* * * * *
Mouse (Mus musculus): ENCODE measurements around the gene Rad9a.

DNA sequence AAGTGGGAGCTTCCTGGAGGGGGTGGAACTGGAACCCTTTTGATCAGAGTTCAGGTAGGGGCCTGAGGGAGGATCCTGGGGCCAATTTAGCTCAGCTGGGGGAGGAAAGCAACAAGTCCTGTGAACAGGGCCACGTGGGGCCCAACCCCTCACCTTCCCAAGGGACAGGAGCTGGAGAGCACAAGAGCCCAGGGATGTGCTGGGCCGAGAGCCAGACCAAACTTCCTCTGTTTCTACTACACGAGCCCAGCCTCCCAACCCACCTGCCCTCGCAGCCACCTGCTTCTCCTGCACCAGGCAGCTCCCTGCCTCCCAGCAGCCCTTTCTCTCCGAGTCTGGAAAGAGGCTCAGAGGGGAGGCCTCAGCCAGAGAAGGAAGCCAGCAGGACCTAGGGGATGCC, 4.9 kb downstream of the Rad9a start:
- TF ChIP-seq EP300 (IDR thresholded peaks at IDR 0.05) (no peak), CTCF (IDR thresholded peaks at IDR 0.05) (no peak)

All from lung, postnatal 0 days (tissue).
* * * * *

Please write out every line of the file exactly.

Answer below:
Mouse (Mus musculus): ENCODE measurements around the gene Rad9a.

DNA sequence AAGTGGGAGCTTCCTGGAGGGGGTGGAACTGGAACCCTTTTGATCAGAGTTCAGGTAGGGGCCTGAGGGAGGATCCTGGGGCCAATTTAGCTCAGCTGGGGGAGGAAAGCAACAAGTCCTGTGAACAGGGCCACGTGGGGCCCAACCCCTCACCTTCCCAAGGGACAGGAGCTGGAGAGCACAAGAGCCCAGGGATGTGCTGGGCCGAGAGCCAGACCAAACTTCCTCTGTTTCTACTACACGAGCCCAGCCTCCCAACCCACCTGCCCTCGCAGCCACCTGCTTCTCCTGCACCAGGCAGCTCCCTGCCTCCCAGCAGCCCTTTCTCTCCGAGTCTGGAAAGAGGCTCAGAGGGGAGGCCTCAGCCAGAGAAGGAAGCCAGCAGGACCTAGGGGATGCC, 4.9 kb downstream of the Rad9a start:
- TF ChIP-seq EP300 (IDR thresholded peaks at IDR 0.05) (no peak), CTCF (IDR thresholded peaks at IDR 0.05) (no peak)

All from lung, postnatal 0 days (tissue).